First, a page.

Because of the lack of accepted gold-standard test to assess the function of the upper extremities and core, there is a need for a new approach.  A recent novel single-arm plank assessment performed on a force plate has been proposed to address some of the key issues with the current clinically used tests. Utilizing a force plate allows for the practical collection of objective data which dramatically increases the reliability of testing, especially when compared to current subjective clinical screens (11). As a closed chain test, the single-arm plank position requires not only stability of the wrist, elbow, and shoulder, but the trunk and hips as well. The benefit of utilizing this as opposed to an "open chain test" or assessment is that it allows for a more holistic measure of core stability instead of isolating a single part or joint. Initial research has shown the single-arm plank assessment to be reliable, and analysis of collegiate athletes found those who later sustained a trunk injury had a significantly lower single-arm plank scores than athletes that remained healthy (11, 12).

  • Utilizing a closed chain full-body test allows for a more holistic assessment of the upper extremity and "core" function when related to commonly used open-chain screens
  • The force plate collects data throughout the entire duration of the test, which allows us to get strategy measures that describe how an individual stabilizes, not just a quantitative output.
  • The reliability of the majority of clinically used tests is poor, while the proposed single-arm plank has shown acceptable reliability
  • The ease and duration of the test (2 trials of 20-second balance) make it extremely practical.


Research References:

  1. Dinnes, J., et al. "The effectiveness of diagnostic tests for the assessment of shoulder pain due to soft tissue disorders: a systematic review." NIHR Health Technology Assessment programme: Executive Summaries. NIHR Journals Library, 2003.
  2. De Baets, Liesbet, et al. "Shoulder assessment according to the international classification of functioning by means of inertial sensor technologies: A systematic review." Gait & Posture 57 (2017): 278-294.
  3. Edouard, Pascal, et al. "Reliability of isokinetic assessment of shoulder-rotator strength: a systematic review of the effect of position." Journal of sport rehabilitation 20.3 (2011): 367-383.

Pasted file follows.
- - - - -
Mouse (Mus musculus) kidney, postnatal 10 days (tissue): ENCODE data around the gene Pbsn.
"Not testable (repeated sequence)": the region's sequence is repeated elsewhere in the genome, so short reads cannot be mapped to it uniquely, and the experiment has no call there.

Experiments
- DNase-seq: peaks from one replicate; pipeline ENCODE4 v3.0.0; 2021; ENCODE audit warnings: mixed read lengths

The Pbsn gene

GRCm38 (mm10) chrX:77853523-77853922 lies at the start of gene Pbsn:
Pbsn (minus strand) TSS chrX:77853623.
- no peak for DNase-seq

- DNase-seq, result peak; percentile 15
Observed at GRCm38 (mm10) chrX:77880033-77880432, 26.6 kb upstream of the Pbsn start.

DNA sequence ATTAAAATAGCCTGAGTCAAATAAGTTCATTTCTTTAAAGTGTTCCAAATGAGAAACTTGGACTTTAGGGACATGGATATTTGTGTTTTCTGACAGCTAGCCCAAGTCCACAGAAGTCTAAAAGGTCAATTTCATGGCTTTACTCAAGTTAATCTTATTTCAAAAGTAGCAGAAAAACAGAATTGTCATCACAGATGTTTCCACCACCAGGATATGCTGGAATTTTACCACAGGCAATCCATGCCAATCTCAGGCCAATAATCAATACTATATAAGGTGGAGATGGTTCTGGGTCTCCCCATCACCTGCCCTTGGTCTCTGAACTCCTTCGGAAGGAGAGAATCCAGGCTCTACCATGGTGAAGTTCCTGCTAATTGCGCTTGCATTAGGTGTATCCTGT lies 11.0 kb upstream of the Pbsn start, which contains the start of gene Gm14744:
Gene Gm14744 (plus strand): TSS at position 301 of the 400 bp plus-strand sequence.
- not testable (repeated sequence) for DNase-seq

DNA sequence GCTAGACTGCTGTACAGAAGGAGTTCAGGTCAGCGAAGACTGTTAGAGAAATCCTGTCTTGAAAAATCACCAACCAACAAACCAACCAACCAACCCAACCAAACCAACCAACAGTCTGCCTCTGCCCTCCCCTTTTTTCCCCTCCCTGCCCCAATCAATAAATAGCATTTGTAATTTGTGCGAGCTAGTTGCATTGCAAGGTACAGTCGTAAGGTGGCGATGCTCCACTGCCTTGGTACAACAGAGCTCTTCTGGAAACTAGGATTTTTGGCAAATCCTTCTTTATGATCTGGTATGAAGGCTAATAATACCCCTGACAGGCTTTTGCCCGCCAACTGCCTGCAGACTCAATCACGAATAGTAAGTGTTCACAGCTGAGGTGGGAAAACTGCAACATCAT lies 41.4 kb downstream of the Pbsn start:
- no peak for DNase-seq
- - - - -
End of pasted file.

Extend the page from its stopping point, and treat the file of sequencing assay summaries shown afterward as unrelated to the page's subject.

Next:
4. May, Stephen, et al. "Reliability of physical examination tests used in the assessment of patients with shoulder problems: a systematic review." Physiotherapy 96.3 (2010): 179-190.
  5. Eric J. Hegedus, Chad Cook, Jeremy Lewis, Alexis Wright, and Jin-Young Park, ‘Combining orthopedic special tests to improve diagnosis of shoulder pathology’, Physical Therapy in Sport, Vol. 16 (2): 87-92, May 2015
  6. Chang, Wen-Dien, Hung-Yu Lin, and Ping-Tung Lai. "Core strength training for patients with chronic low back pain." Journal of physical therapy science 27.3 (2015): 619-622.
  7. Sprague, Peter A., et al. "The relationship between glenohumeral joint total rotational range of motion and the functional movement screen™ shoulder mobility test." International journal of sports physical therapy 9.5 (2014): 657.
  8. Nesser, Thomas W., and William L. Lee. "THE RELATIONSHIP BETWEEN CORE STRENGTH AND PERFORMANCE IN DIVISION I FEMALE SOCCER PLAYERS." Journal of exercise physiology online 12.2 (2009).
  9. Granacher, Urs, et al. "The importance of trunk muscle strength for balance, functional performance, and fall prevention in seniors: a systematic review." Sports medicine 43.7 (2013): 627-641.
  10. Lederman, Eyal. "The myth of core stability." Journal of bodywork and movement therapies 14.1 (2010): 84-98.
  11. Pontillo M, Hines S, Krochak R, Sennett BJ. Repeatability of Upper Extremity Sway Measures in Weight-Bearing. J Orthop Sport Phys Ther 2019 Jan; 49(1):CSM191.
  12. Pontillo M., Milic-Strkalj I., & Sennett B. Prediction of Trunk Injuries from Core Stability Testing in Collegiate Athletes. J Orthop Sports Phys Ther 2020;50(1):CSM30–CSM80. DOI:10.2519/jospt.2020.50.1.CSM30